But then that’s often the way with the more deluxe end of the California spectrum – whatever fame the wines may achieve in their own backyard, they tend to struggle to make a name for themselves in more competitive markets such as northern Europe or Asia, where the local pride that works in California counts for nothing and where prices can look ambitious at best.
To give American readers some idea of the disparity between home and away, the latest (2014) vintage of the Prisoner Wine Co’s most lauded wine, The Prisoner, a blend of varieties (including Zinfandel, Cabernet Sauvignon, Syrah, Petite Sirah and Charbono) and vineyards (more than 80 sites across the Napa Valley), can be found (for around £40 or $56) in just two European retailers (both in the UK). Back in the States, the brand’s listing on wine-searcher.com runs to more than 300 merchants from California to New Jersey at an average of $40.
For all that Prisoner may not be a household name overseas, however, I can’t say I was surprised by the size of the Constellation deal. Multi-million acquisitions are, after all, par for the course in California, specifically Napa – all part of the caricature of a wine industry that sometimes seems to exist in a parallel world, where the very rich still view a Napa winery as a must-have status symbol.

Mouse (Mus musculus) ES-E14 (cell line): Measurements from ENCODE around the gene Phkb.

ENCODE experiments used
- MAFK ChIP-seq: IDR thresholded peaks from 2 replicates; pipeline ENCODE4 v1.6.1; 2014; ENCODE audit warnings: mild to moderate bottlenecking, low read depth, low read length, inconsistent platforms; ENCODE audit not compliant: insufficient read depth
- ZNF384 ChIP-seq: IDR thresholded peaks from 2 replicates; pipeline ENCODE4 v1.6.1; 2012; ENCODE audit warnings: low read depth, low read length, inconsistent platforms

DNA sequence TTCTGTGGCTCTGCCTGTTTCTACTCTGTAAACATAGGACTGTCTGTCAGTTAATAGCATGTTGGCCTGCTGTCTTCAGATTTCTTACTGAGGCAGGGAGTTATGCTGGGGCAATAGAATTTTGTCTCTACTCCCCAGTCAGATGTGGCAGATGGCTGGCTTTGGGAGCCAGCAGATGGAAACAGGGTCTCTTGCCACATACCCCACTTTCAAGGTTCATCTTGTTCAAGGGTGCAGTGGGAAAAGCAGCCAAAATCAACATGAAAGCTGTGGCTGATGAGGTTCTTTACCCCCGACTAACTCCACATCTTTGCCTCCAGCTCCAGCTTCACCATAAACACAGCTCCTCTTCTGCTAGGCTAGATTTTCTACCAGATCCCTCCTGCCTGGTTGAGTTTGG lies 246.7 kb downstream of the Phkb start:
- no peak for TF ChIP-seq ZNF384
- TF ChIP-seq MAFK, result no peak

But dig a little deeper into the deal and there is something unusual about it, something that feels, to this observer at least, simultaneously groundbreaking and retrogressive.
That ‘something’ concerns what Constellation has got for its cash – or rather what it didn’t get. Along with The Prisoner blend, the Prisoner Wine Co portfolio includes other fast-growing brands Saldo, Cuttings, Blindfold and Thorn. All those brands are sourced, in the words of the Prisoner Wine Co website, from independent “passionate growers”. Which is a nice, romantic way of spinning the economically sensible plan of flexible sourcing. But it also means the deal doesn’t include so much as a single vine.
While this isn’t the first time Constellation has splashed the cash on what amounts to intellectual property rather than old-fashioned real-world assets, it’s confirmation of how the company views the future of the wine business. Essentially, it believes, wine should behave more like other consumer goods industries, where brand equity is what counts, not the places and people that make it.
That’s the groundbreaking part. Ironically, however, Constellation has formed this strategy at the very time that an admittedly small but voluble sector of the Californian fine wine market has begun to make serious inroads overseas with the opposite business model.
The members of the In Pursuit of Balance group, with their more elegant and balanced wines from coastal and higher altitude sites, have emerged as the darlings of the world’s sommelier and critical fraternity. Committed to the notion of terroir, of wines produced from single vineyards, they talk down the role of winemaker and brand in favour of a familiar message that resonates from New York, to London, Tokyo and even Paris: to make great wine, they say, the one thing you really need is what Prisoner doesn’t have – great vineyards.